FAQs: Ph.D. in Counseling
This is a collection of frequently asked questions by prospective students of the Ph.D. in Counseling Education program.
What careers are available to Counselor Educators?
Many of our graduates teach in counseling programs as full time or part time faculty. Counselor education also prepares you for advanced clinical work and supervision. Many of our students choose portfolio careers which include leadership, teaching, clinical work and supervision.
When am I required to travel to classes in Wilsonville?
Our classes meet in person twice every term on Friday and Saturday. The classes meet from 9-5. During the academic year, classes are held the second and eighth weekend of each term. During the summer, classes meet the second and sixth week. The term is ten weeks long, so there are four quarters in a year. Students travel to Wilsonville, Ore. (just south of Portland) a total of sixteen times to complete their coursework. This does not include other travel required
You attend classes in person for the first two years of your program. Classes are held online the third year.
How do classes meet online?
Many of our classes involve synchronous and asynchronous instruction. This means that they meet together as a group once a week at a preassigned time using Adobe Connect. Additionally, there is often work to complete on your own schedule via Blackboard that may include readings and discussion forums or quizzes.
How long does it take to complete the degree?
Although the degree may be completed in three years, the typical student takes four years to complete.
Where will I complete my internship?
Internship activities (supervision, counseling, university teaching, and advocacy/leadership) are completed where you live usually. Most of our students are already engaging in counseling, so their work site is also their internship site. Additionally, they form relationships with local universities, agencies, and/or counseling organizations to complete other requirements.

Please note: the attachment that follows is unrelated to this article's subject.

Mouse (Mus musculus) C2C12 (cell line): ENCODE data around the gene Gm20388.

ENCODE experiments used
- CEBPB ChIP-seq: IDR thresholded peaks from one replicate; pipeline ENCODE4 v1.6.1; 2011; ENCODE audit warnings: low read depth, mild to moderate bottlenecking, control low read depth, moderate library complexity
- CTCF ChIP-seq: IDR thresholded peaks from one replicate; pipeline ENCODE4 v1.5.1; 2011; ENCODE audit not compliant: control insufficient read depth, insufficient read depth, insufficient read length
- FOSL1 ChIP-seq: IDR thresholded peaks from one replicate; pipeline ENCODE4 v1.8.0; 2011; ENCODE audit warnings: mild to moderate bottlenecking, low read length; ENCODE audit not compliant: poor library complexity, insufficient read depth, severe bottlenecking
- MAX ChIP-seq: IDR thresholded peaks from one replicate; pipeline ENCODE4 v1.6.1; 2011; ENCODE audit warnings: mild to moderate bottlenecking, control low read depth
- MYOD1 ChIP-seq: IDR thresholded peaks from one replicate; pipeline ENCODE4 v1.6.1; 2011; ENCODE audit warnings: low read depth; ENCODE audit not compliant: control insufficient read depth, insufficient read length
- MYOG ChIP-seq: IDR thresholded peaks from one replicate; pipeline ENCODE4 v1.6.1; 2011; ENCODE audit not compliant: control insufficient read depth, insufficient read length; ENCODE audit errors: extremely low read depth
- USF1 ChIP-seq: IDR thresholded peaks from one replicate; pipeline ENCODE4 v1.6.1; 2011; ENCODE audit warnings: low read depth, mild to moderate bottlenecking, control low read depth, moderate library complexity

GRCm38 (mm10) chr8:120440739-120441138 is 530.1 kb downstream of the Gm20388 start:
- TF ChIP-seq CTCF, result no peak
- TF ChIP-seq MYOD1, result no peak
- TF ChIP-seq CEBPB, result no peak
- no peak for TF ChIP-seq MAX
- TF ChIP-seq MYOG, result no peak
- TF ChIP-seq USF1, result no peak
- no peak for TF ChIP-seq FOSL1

Does this degree prepare me for additional licensure?
No, the Ph.D. with a major in Counseling is designed to prepare you for a career of teaching, advanced clinical practice and supervision. You do not qualify for any licensure beyond master’s level licensure (LPC, LCSW, etc…).
What are the prerequisites for admission?
Please see our application for a full list of prerequisites. You must have completed a 600 hr. clinical internship with documented programmatic supervision to apply.
May I apply immediately after finishing my master’s degree?
You may apply, but we rarely admit students who do not have several years of clinical experience. Since you are training to become an advanced practitioner and supervisor, experience in counseling is a must. Our typical successful applicant has at least two years of post-masters experience.
Are graduate assistantships available?
No, this is an Ecampus program designed for students who are working across the country. At this time, there are no available assistantships.
May I complete the program from another country?
Generally, this is not possible given the amount of travel and synchronous instructions requirements. The time zone changes make it very difficult.
I live on the East Coast, will that work?
Our students travel from all over the United States. Many do travel from the East Coast.
What masters degrees are acceptable?
Again, you must have completed a 600 hr. clinical internship to apply. We have students with degrees in counseling, counseling psychology, and social work currently.
When are application deadlines?
Applications are due on January 31st each year. We admit a cohort of students each year for the summer term which begins in late June.
How many credit hours are required for the Ph.D.?
150 quarter hours are required. 56 hrs. may be transferred from your master’s degree. If your previous degree was semester hours, you may convert them to quarter hours using a ratio of 2:3 semester hours to quarter hours.
Who should I contact with more questions?
If you have more questions, please contact:
Lorie Blackman, Ph.D.